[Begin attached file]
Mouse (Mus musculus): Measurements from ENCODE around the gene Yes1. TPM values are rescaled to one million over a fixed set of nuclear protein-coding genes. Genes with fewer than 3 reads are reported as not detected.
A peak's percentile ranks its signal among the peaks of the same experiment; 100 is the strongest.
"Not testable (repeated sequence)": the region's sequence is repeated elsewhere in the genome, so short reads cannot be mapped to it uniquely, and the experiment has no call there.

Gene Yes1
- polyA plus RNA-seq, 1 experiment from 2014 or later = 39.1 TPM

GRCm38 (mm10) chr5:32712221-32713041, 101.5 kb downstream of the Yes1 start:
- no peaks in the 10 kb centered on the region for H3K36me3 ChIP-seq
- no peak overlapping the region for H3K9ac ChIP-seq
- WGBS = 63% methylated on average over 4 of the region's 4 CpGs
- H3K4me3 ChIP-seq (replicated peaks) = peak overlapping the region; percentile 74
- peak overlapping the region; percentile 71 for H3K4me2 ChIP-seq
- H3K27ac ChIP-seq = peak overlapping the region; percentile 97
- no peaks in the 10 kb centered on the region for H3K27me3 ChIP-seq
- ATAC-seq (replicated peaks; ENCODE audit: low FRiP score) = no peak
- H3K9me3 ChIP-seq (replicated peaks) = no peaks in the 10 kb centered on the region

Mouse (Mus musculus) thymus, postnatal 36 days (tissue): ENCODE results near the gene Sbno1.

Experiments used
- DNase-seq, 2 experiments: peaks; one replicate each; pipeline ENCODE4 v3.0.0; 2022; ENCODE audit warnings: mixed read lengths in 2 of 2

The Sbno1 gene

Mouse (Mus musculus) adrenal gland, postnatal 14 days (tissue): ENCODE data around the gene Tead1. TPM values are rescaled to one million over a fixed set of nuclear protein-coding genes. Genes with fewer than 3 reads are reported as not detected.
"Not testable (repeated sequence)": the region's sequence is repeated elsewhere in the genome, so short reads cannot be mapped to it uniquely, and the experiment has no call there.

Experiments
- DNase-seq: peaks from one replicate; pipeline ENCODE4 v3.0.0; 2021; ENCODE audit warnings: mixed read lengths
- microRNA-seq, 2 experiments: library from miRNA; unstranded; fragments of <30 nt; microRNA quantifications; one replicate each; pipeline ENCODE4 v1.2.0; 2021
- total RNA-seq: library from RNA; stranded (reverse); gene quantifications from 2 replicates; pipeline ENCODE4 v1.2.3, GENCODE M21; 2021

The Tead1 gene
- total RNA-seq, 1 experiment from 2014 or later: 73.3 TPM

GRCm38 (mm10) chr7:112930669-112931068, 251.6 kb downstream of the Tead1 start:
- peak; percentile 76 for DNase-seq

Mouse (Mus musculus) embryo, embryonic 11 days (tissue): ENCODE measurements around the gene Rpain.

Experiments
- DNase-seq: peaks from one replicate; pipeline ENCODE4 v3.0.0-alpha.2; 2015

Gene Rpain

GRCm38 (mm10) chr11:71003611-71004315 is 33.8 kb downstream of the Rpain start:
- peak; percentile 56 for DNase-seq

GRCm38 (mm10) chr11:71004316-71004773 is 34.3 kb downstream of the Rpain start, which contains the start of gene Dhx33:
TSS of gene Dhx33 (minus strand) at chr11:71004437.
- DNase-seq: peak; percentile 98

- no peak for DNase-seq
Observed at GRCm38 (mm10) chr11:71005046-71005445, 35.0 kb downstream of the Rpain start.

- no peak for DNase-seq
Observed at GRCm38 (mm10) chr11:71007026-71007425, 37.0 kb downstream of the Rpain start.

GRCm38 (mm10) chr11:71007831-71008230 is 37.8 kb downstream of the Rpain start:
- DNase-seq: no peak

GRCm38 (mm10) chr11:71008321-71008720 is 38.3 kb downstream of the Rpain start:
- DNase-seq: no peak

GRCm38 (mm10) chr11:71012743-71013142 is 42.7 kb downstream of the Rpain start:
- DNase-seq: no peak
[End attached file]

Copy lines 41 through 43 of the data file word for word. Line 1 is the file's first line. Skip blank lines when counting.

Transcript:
- no peak for DNase-seq
Observed at GRCm38 (mm10) chr11:71007026-71007425, 37.0 kb downstream of the Rpain start.

GRCm38 (mm10) chr11:71007831-71008230 is 37.8 kb downstream of the Rpain start: